Thursday 4 July 2013
After a lifetime spent enjoying the officious attentions of customs and immigration in countries all over the world St. Martin is a revelation: fill out boat and personal info on the computer, print it out, pay $7 US for a stamp and you're done. Except for the bizarro AWERTY keyboard it would take maybe 5 minutes.
After that grueling exercise (someone forgot to temporarily park dink on that side, so entire crew walked the 100 meters around inner Port La Royale to Capitainerie), stopped for brekky of eggs, bacon, croissant and bagette at closest beanery. Pan au Chocolat has been temporarily delayed, but anticipation will give our lives purpose until tomorrow.
Bought lots of crap at Island Water World chandlery.
Due putting out numerous fires (figure of speech) such as rebuilding outboard fuel pump with newly acquired outboard fuel pump kit (ya can't just buy the one stinkin' little gasket), disconnecting every possible battery source (and not being able to depower DC panel - doesn't seem safe, does it?) to finally reset Link 2000 inverter control panel which had gone catatonic and some other chores that seemed more important at the time (what was I thinking?), had breakfast of cereal with yogurt and again missed out on pan au chocolat. To paraphrase the immortal words of someone's favorite president, "this outrage will not stand". To quote no one's favorite author, "the anticipation will give our lives purpose until tomorrow".
Bought lots of crap at Budget Marine chandlery.
- Tomorrow's tomorrow (that would make it, let's see, Saturday)
After sleeping in due extravagant ingestion of rum punches at Lagoonies last evening, dragged sorry butt out for brekkie in Marigot (French side) avec pan au chocolat before heading to fresh market. Although life's primary goal has now been achieved, resultant happiness has infused corporeal being and spiritual essence so expect to carry on much as before.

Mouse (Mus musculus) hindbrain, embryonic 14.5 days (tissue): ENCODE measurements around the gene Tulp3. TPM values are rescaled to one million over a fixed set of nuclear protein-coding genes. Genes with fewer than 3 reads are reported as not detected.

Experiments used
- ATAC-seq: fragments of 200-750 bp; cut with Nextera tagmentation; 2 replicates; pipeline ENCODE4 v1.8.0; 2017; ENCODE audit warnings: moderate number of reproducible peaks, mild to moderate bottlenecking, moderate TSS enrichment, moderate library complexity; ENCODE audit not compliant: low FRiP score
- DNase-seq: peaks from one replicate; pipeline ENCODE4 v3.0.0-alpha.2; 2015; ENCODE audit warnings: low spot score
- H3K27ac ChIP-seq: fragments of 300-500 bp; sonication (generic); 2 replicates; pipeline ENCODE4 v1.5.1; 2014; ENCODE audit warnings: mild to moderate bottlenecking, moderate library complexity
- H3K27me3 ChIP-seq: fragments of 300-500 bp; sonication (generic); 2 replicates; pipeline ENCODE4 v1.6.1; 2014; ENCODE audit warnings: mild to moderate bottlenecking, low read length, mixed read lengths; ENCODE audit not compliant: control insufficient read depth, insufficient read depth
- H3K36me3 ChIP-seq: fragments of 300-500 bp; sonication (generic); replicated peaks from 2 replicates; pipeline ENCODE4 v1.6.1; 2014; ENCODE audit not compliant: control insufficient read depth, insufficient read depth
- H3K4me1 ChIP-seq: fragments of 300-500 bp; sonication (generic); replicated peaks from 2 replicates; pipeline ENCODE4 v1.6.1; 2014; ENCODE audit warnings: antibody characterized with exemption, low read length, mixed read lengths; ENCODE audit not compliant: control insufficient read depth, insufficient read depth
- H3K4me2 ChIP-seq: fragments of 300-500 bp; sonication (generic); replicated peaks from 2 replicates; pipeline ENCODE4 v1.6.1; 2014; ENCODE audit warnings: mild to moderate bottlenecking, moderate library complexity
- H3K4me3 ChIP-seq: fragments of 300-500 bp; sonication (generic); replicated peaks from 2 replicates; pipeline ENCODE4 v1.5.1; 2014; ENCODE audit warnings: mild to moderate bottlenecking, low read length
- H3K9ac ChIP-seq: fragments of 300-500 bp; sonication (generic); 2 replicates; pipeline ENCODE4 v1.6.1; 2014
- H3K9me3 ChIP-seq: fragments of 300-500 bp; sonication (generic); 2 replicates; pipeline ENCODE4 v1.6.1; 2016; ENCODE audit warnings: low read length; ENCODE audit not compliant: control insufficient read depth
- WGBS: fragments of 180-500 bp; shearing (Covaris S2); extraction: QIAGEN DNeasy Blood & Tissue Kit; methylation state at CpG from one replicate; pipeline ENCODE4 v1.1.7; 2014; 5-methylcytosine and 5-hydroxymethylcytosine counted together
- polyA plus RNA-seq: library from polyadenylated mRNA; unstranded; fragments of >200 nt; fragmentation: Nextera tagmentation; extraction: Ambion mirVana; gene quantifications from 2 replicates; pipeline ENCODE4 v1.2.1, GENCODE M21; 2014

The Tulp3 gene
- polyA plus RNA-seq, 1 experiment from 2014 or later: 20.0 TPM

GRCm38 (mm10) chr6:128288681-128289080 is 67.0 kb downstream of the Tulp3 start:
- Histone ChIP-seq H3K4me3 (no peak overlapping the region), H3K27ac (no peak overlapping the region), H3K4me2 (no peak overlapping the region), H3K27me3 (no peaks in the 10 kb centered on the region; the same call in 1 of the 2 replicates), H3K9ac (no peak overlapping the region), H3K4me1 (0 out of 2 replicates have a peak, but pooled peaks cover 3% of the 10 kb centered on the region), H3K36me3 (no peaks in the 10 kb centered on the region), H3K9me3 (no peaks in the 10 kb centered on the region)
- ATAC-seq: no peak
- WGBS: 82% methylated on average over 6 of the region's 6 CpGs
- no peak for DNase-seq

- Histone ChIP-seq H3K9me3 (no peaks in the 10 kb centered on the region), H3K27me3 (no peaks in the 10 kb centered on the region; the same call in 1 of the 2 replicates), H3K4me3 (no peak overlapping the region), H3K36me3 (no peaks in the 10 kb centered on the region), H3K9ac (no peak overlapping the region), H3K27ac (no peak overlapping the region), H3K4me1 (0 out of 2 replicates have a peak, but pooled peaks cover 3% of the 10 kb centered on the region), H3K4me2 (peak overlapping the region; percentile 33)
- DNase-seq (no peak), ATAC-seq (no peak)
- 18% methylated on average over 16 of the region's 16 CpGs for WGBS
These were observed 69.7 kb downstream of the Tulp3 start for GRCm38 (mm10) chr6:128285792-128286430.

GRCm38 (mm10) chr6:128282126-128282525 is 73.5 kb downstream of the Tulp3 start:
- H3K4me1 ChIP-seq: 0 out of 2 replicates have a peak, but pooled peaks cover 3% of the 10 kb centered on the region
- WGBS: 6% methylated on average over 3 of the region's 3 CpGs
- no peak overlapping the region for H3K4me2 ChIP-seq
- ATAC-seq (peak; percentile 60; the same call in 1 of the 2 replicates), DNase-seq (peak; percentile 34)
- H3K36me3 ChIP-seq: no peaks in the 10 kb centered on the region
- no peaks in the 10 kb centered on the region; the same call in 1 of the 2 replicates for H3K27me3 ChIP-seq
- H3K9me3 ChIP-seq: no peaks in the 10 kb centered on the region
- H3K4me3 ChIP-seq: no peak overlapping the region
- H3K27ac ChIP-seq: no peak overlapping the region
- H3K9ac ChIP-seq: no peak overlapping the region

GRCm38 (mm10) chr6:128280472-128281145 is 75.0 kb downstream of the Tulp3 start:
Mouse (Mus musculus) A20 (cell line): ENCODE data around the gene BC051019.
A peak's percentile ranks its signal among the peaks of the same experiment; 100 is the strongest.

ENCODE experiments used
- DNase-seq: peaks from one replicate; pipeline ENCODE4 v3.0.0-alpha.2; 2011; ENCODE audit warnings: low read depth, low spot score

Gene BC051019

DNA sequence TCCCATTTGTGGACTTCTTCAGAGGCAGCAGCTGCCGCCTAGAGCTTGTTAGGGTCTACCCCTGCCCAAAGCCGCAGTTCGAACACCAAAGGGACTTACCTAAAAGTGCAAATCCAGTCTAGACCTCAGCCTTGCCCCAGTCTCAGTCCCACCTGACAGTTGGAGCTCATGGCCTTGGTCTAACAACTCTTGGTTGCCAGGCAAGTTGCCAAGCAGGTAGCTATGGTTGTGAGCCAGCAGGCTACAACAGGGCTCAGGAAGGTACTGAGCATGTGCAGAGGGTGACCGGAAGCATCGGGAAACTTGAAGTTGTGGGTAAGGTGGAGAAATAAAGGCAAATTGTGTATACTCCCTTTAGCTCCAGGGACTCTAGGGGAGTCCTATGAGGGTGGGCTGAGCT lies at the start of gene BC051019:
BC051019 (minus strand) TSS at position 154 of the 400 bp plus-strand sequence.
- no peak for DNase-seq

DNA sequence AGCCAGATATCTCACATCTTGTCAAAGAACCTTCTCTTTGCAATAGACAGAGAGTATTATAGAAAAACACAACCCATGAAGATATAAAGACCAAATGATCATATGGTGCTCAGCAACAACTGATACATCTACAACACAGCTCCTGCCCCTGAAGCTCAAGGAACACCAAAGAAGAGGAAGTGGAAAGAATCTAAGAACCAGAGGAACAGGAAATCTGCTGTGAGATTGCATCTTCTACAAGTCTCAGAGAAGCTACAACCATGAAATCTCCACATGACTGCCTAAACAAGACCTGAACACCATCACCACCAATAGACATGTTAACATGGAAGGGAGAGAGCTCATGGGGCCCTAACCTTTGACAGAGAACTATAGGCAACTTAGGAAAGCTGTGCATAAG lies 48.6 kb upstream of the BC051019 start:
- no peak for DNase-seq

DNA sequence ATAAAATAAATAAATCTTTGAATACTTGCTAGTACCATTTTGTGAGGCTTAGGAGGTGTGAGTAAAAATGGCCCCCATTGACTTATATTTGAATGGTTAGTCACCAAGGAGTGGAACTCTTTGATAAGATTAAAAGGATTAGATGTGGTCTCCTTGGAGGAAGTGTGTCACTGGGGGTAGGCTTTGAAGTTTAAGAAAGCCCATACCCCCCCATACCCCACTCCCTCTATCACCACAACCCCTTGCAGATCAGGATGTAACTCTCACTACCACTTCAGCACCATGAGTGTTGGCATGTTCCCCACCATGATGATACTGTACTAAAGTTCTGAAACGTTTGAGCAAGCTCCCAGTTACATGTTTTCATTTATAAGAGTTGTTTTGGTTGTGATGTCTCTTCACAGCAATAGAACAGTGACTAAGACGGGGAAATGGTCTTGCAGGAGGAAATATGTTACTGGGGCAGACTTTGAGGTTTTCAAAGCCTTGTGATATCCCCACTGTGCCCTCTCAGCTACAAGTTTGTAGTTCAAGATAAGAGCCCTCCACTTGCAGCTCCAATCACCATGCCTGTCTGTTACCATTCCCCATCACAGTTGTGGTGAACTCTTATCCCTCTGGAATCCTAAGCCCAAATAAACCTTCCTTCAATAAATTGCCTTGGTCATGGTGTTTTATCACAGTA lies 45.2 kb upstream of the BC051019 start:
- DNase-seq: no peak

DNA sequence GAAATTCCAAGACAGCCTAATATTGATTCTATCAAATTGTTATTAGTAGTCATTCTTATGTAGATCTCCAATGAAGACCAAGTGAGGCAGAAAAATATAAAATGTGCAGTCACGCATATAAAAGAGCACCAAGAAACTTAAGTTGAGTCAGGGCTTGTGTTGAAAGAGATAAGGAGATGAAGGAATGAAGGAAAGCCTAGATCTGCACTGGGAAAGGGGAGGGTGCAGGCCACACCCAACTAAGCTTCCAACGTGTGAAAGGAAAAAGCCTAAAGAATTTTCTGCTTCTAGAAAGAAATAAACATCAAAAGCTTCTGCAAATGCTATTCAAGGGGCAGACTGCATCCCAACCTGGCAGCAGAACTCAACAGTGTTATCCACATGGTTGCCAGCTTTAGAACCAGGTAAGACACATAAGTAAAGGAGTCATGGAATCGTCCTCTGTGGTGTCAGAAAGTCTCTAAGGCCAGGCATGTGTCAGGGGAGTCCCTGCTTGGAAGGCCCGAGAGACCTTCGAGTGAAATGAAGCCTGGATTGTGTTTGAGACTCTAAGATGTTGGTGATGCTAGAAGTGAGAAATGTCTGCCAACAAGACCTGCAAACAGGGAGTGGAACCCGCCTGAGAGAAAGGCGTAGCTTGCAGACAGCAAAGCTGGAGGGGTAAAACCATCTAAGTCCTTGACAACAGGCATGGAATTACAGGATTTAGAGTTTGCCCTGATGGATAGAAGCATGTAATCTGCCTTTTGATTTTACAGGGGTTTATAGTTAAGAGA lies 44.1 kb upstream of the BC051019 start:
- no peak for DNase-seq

Contemplation of effort necessary to utilize crap obtained from Budget and Wally World began to impinge upon ebullient disposition, so found more felicitous topics for thought.
Sandy Ground Bridge
Wednesday 3 July 2013
Almost as predicted by GRIB (Generally Ridiculed Idiotic Bunk), but more, wind picked up last evening. We're bouncing around like a squirrel on a caffeine high in 20-25 knots on the beam and lumpy sea. Fighting against over a knot current we're still beating feet when only a rap on the knuckles would do (If you made sense of that, you've been reading this crap too long and should get out more). However, hate to slow greatly as it doesn't much help the ride and arrival soonest wouldn't suck. Although we may anchor in Bay off Marigot (called, oddly enough, Baie Du Marigot) would like to keep option open to make first bridge opening at 0815 into the more protected Simpson Bay Lagoon (Grand Etang De Simpson Baai) nearer chandleries and (since it's still iffy) outboard engine facility.
- A little later